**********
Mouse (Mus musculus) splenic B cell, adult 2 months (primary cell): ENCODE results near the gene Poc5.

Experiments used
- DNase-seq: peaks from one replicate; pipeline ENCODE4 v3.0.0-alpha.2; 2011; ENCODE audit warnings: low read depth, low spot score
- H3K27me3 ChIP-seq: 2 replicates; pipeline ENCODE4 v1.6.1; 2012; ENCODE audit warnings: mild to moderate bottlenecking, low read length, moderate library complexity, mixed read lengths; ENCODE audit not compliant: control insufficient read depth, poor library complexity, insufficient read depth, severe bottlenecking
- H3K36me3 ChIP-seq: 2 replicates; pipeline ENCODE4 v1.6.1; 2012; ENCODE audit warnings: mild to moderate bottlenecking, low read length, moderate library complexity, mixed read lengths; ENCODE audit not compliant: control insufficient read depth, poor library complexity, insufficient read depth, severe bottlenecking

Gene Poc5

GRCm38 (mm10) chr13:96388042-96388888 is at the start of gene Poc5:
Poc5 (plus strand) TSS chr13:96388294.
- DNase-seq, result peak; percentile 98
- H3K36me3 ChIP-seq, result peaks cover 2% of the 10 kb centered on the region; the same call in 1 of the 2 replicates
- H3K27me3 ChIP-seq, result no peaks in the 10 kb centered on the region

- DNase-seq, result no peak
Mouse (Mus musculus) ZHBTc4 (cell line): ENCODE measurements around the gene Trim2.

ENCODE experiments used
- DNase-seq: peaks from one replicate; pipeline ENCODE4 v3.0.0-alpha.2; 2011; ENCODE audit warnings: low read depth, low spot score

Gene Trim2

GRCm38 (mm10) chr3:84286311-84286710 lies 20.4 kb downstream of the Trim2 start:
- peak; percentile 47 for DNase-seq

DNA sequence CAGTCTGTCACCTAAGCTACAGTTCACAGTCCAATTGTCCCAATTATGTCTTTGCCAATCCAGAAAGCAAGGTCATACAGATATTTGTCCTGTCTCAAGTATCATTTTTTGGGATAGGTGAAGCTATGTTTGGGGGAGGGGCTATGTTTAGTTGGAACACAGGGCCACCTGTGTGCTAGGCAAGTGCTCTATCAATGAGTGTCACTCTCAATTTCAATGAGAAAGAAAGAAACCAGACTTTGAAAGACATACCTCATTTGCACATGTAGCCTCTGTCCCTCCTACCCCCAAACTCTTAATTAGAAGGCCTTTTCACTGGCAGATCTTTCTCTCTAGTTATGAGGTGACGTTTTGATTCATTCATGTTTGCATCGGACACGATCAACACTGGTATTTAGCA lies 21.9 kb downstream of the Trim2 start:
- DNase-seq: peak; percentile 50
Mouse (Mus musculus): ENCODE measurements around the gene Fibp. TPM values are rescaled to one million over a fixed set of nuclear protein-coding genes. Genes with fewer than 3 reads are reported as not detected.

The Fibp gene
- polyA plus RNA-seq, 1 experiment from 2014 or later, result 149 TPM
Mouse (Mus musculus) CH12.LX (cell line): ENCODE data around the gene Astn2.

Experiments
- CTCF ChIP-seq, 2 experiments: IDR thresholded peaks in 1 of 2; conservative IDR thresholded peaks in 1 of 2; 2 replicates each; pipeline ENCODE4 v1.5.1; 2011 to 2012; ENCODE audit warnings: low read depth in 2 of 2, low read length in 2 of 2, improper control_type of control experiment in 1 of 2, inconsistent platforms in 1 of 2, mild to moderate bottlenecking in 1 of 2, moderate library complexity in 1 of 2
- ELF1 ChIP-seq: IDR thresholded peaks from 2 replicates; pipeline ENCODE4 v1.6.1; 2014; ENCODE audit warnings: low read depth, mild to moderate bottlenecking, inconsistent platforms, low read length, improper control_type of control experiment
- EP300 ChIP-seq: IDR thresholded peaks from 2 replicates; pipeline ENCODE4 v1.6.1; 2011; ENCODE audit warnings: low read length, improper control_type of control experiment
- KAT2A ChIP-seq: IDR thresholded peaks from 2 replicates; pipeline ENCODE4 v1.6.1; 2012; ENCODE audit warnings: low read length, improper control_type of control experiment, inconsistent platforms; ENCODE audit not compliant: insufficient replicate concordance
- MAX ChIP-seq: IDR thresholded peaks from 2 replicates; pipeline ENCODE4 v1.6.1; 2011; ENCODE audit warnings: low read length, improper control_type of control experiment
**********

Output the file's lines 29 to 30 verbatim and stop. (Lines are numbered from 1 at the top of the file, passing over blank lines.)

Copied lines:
- KAT2A ChIP-seq: IDR thresholded peaks from 2 replicates; pipeline ENCODE4 v1.6.1; 2012; ENCODE audit warnings: low read length, improper control_type of control experiment, inconsistent platforms; ENCODE audit not compliant: insufficient replicate concordance
- MAX ChIP-seq: IDR thresholded peaks from 2 replicates; pipeline ENCODE4 v1.6.1; 2011; ENCODE audit warnings: low read length, improper control_type of control experiment